The Reproduction Gypsy Wife has been languishing for quite a time in a basket in my studio. Last year (!) I did all sorts of elaborate planning for the construction including colouring in the locations of all the pieced blocks on copies of the lay-out, so that I wouldn’t have two matching fabrics abutting in the blocks, and then I got busy with other things, and never seemed to have the time or the peace of mind to tackle cutting all those strips. Of course the Quilt-along where all this started is well and truly over, but I still have a quilt to finish!
I have been cutting and sewing, so it is time for a progress update. The construction of the quilt is divided into 10 sections. They have a number of weird overlaps and the diagrams are not printed to scale: the challenge of course, is to get the vertical strips running in the same place through each section, so that when the sections are finally sewn together to form the top, the strips line up. Logically, one might think ‘begin with section 1’, but I have begun with section 10, followed by 9 and 8. The reason for this is that working left-to-right just feels more natural to me, but more importantly strips in section 1 need to be aligned with strips in4 other sections below it, whereas strips in section 10 only have to line up with two, side-by side above it, 9 and 8, so wrangling the strips is easier.
I cut the strips for sections 10, 9 and 8 at the same time, so that I knew I had enough of each fabric to make the necessary strips. I made sure, in my choice of patterned fabrics that a patterned strip never abuts a pieced square of the same colour, to prevent ‘mussing’ of the design lines. I tried to distribute colours fairly evenly in the strips: varying hue and tone. I marked each cut strip with yellow highlighter and penciled a hint for myself in each of the strips on my printout ‘green’ ‘pink swirls’ everywhere where the strip appears in the pattern, to help keep track of what is going on. This proved useful later, when I was asking myself “was it blue then yellow, or yellow then blue?”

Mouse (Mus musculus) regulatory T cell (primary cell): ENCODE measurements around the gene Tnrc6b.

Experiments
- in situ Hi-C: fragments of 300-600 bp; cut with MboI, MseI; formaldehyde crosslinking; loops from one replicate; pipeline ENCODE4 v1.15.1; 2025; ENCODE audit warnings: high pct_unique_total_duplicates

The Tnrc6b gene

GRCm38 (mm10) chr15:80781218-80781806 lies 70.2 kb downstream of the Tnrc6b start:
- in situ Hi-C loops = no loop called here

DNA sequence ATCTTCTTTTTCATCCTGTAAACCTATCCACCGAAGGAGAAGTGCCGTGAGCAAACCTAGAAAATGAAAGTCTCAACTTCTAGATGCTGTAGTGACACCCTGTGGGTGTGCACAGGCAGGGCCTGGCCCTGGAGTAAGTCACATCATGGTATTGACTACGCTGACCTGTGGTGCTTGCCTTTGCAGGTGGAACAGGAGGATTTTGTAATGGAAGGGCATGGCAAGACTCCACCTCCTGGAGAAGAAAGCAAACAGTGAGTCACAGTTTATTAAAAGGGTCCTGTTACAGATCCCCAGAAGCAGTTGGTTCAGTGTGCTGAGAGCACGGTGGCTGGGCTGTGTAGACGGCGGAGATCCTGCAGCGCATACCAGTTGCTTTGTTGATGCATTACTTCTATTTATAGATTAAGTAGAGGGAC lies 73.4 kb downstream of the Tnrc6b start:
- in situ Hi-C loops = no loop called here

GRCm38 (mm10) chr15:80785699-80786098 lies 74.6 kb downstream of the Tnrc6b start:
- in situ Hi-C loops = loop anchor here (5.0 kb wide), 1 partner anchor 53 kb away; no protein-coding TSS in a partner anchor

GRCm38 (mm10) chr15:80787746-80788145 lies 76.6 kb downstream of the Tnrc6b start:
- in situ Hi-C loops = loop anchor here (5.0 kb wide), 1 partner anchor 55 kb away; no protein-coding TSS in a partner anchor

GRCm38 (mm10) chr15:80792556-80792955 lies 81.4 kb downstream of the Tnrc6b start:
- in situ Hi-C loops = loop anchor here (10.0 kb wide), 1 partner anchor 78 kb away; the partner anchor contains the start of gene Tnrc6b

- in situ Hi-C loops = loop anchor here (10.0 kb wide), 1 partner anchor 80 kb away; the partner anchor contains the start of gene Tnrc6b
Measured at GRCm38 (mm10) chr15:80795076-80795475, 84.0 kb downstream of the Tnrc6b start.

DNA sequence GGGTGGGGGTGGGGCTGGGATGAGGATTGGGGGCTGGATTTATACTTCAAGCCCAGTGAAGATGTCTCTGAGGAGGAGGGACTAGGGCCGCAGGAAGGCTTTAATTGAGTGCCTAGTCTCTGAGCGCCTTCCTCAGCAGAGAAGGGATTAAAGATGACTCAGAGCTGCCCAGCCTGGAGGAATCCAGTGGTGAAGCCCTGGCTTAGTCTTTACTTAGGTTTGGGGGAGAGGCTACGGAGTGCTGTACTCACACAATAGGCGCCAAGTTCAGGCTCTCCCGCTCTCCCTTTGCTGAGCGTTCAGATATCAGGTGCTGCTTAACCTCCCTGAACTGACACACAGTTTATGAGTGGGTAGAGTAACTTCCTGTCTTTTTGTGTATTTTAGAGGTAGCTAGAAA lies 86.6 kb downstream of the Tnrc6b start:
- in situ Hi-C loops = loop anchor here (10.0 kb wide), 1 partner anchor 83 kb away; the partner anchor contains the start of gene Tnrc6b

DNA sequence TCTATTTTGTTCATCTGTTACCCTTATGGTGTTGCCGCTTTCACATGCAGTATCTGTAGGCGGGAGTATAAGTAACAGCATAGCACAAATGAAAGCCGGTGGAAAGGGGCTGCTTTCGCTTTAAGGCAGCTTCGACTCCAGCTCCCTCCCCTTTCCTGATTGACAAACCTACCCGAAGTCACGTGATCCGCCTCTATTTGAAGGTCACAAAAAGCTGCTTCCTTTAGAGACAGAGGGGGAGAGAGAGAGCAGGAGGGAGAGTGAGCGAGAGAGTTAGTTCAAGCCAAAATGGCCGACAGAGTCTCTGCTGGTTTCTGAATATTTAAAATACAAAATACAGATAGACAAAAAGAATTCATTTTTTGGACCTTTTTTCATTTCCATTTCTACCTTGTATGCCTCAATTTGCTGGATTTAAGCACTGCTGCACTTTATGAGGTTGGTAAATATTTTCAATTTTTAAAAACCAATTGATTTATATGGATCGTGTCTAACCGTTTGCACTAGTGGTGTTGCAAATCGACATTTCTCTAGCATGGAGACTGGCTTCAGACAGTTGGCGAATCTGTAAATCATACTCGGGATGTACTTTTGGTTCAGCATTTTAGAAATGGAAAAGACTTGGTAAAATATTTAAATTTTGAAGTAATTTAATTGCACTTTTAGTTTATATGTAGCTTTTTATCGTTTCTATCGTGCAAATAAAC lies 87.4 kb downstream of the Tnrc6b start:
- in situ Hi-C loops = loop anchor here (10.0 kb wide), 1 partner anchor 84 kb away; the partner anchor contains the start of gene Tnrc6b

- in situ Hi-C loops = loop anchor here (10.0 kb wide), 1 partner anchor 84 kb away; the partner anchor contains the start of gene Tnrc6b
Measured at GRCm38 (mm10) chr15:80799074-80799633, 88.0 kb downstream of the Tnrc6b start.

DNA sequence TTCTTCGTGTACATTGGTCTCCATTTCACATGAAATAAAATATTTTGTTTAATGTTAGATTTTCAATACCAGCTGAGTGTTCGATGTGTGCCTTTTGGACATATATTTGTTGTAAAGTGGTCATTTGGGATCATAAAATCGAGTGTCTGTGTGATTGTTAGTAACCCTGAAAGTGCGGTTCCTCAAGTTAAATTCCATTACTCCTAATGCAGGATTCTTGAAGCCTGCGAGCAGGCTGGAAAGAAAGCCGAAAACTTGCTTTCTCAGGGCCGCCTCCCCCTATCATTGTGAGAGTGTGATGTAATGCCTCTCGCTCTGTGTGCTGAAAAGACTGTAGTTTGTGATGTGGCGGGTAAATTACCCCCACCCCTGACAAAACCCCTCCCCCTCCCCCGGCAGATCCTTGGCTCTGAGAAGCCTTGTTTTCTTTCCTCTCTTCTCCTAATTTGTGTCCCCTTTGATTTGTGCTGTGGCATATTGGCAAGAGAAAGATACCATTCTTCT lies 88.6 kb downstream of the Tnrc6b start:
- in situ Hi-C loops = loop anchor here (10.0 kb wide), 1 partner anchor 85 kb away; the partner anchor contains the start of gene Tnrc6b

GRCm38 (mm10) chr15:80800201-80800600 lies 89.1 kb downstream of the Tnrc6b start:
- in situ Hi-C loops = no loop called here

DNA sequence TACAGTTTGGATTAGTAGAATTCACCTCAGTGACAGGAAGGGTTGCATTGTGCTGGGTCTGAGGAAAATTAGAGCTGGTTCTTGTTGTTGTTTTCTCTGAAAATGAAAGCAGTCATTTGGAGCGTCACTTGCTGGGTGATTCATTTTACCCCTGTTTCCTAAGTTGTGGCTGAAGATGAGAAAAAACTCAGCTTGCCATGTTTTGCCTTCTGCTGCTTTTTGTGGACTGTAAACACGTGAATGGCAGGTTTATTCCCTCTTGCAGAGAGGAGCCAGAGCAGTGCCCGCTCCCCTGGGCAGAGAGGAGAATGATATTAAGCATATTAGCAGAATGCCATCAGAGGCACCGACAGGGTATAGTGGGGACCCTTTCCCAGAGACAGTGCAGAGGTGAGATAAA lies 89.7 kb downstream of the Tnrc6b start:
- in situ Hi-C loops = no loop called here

Within a section it is not too difficult to keep an overview of the colour progression and balance; over the whole top it is more of a challenge. I had cut the first few strips for sections 5 and 6 (which abut sections 10 and 8) when I realised that I no longer was certain what it would look like when it was all sewed together. So I am sewing together sections 8, 9 and 10 before I cut any more strips. I hope in that way to ensure that I keep a good variety across the top, and, just as with the blocks, avoid ending up with all browns and blues towards the end! I don’t want to repeat any fabrics in the strips.
I cut the first couple of strips the exact length needed, but then it occurred to me that as I was cutting almost entirely from fat-quarters that I didn’t need to do that if I didn’t mind wasting a small bit of extra fabric: I just cut a strip the length of the fat quarter (where that was long enough). Sometimes I needed to add to my strip to make it long enough: I did that with a diagonal seam, which is hardly visible. As I cut the strips, I hung them on my design wall.
The strips are sewn together in groups within each section, and then sewn to the blocks and each other. I first sewed my groups of strips together, and only then cut them to the correct length: this was much easier than cutting every strip individually to the correct length, and meant that where there were several groups of different lengths with the same strip combination, I could make one long group and then sub-cut. This saved a lot of time, and meant the cut strip groups were nice and accurate.
Then I sewed the groups and blocks together, and now I have section 10 complete! When the loose strips were hanging on the design wall, it looked like a dog’s breakfast of colours and patterns, but I am pleased with how it is coming together.
Sections 9 and 8 to follow…